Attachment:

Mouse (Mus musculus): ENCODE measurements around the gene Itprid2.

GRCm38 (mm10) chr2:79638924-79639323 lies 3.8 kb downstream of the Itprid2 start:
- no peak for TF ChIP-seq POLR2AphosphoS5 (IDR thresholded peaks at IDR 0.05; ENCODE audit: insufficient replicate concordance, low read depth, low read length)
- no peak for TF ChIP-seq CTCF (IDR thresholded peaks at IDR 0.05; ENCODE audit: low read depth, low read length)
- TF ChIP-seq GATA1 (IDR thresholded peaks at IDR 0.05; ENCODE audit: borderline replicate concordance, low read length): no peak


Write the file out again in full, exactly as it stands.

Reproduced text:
Mouse (Mus musculus): ENCODE measurements around the gene Itprid2.

GRCm38 (mm10) chr2:79638924-79639323 lies 3.8 kb downstream of the Itprid2 start:
- no peak for TF ChIP-seq POLR2AphosphoS5 (IDR thresholded peaks at IDR 0.05; ENCODE audit: insufficient replicate concordance, low read depth, low read length)
- no peak for TF ChIP-seq CTCF (IDR thresholded peaks at IDR 0.05; ENCODE audit: low read depth, low read length)
- TF ChIP-seq GATA1 (IDR thresholded peaks at IDR 0.05; ENCODE audit: borderline replicate concordance, low read length): no peak